Basal temperature immediately after ovulation
The basal temperature after ovulation can become very informative if you have a regular cycle and you are measuring correctly. At first glance, this seems like a futile exercise - measuring basal temperature, but in fact this figure allows you to plan your life. To know how to do this, you need to understand the concept of the relationship between basal temperature and the cycle.
What is basal temperature and how to measure it?
Your basal body temperature is your temperature, when you are completely calm and relax. Your basal body temperature varies depending on a number of factors, including your hormones. When ovulation occurs, the hormone progesterone causes a rise in temperature. He remains higher during a two-week wait. Then, shortly before the start of your menstrual period, the hormone progesterone falls. And if you are not pregnant the temperature will drop, because in this case your temperatures will stay higher, because progesterone will remain high.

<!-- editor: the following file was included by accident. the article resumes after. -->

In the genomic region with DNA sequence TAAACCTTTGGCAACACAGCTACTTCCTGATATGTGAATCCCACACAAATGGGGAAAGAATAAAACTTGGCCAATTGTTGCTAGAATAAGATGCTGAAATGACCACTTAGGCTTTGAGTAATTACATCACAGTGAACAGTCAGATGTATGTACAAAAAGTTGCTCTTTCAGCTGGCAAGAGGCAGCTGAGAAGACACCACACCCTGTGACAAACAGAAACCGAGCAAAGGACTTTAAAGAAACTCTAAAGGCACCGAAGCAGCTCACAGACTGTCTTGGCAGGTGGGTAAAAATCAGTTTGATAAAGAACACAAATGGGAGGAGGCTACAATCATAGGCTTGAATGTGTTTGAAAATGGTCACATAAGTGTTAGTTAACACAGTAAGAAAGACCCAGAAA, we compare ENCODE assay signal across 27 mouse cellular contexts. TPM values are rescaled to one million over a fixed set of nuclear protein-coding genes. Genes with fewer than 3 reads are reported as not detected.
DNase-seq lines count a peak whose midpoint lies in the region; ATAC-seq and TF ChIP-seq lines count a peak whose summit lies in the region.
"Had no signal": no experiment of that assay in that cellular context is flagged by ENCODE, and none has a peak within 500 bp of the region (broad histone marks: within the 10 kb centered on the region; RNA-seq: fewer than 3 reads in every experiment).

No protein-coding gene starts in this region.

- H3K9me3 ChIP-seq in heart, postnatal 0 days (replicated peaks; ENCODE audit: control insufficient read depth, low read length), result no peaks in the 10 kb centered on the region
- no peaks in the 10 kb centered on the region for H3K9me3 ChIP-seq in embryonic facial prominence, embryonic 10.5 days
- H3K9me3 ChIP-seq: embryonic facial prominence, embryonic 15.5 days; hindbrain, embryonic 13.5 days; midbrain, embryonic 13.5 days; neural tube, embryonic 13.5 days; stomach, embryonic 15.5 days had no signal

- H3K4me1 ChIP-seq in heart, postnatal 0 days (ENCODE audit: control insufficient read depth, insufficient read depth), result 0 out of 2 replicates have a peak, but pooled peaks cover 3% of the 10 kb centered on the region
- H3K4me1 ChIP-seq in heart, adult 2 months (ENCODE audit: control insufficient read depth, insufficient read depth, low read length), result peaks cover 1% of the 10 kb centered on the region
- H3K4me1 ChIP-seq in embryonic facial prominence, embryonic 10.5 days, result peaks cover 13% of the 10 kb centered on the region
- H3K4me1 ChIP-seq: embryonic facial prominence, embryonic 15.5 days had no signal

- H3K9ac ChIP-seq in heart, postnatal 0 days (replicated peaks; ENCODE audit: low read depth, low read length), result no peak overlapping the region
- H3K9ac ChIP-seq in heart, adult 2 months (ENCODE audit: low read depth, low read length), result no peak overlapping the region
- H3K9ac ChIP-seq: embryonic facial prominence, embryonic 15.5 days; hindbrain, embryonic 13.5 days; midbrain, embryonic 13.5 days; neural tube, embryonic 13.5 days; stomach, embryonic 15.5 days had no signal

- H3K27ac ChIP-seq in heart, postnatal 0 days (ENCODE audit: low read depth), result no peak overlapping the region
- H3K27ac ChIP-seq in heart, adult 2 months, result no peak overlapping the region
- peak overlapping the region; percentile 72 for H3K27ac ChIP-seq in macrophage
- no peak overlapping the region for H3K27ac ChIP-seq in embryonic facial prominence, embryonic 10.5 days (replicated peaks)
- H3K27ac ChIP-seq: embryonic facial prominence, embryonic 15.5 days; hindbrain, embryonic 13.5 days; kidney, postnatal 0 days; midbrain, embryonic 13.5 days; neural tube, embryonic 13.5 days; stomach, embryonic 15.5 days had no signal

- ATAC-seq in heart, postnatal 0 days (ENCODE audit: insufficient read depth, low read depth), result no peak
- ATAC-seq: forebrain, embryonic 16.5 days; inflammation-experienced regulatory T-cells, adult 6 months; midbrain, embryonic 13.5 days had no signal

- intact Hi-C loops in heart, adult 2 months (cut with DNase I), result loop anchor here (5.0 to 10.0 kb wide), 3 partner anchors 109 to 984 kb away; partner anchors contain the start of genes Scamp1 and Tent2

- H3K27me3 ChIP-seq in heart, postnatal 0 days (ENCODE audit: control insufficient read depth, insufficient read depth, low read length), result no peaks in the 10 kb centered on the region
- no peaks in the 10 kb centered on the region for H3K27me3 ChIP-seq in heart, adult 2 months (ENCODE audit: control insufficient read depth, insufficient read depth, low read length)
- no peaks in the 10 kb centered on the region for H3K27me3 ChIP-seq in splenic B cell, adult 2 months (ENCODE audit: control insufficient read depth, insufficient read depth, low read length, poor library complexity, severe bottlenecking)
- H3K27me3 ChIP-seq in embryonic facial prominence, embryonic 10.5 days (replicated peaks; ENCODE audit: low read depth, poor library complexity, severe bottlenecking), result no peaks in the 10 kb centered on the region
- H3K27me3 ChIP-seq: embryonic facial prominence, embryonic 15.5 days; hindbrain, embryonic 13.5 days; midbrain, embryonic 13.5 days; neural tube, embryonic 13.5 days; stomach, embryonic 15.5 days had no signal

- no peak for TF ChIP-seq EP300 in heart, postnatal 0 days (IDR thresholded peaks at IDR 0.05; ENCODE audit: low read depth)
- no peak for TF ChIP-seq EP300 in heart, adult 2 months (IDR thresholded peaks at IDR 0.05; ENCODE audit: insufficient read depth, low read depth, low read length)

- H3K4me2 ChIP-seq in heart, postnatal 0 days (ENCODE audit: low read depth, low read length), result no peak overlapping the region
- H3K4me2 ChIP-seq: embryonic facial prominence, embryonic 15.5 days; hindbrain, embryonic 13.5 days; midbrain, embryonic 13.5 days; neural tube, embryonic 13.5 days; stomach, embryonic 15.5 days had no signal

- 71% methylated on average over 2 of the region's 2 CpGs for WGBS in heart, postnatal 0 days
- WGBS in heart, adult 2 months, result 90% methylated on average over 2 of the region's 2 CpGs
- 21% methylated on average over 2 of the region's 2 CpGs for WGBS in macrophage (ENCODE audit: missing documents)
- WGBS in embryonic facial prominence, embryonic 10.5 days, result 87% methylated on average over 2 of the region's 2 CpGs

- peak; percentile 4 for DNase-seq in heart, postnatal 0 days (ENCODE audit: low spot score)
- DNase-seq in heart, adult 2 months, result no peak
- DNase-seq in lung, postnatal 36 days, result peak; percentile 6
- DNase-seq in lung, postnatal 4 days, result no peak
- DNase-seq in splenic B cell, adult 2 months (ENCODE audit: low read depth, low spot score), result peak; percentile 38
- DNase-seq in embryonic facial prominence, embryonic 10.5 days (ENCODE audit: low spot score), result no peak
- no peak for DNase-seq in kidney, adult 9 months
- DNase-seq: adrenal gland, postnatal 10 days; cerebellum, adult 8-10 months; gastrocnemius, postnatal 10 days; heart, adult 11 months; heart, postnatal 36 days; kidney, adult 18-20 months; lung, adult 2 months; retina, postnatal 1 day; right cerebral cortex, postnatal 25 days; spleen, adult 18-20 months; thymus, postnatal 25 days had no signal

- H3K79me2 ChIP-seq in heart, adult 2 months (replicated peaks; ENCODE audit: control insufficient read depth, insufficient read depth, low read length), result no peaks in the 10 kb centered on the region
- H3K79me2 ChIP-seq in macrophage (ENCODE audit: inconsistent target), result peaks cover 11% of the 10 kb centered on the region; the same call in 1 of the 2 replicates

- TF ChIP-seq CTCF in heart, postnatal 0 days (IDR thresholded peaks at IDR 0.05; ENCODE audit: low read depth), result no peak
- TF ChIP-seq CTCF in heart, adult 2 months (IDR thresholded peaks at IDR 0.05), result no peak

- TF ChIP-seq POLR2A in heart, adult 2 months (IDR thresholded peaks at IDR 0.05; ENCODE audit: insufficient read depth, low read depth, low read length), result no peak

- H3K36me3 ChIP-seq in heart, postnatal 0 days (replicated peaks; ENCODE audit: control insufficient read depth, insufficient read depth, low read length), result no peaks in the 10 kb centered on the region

Thus, the level of hormones determines the temperature fluctuation. It is this oscillation that depends on the different hormonal phases that suggest changes associated with ovulation. Actual temperatures are less important than the designation of a picture showing two temperature levels. Before ovulation occurs, the initial body temperature ranges from 36.1 to 36.3 degrees. This is due to the presence of estrogen, which slows the rate of increase in temperature.
After the release of the egg, the rate rises to a new, higher level, usually ranging from 36.4 to 36.6 ° C. Over the next 24 hours, the temperature usually rises not less than 0.2 degrees, and then continues to increase slightly. This increase in temperature is caused by progesterone released from the follicle after ovulation. In a few days it will become obvious that it is in a new, higher range. The pace itself will continue to grow and fall from day to day, but will remain in a higher range.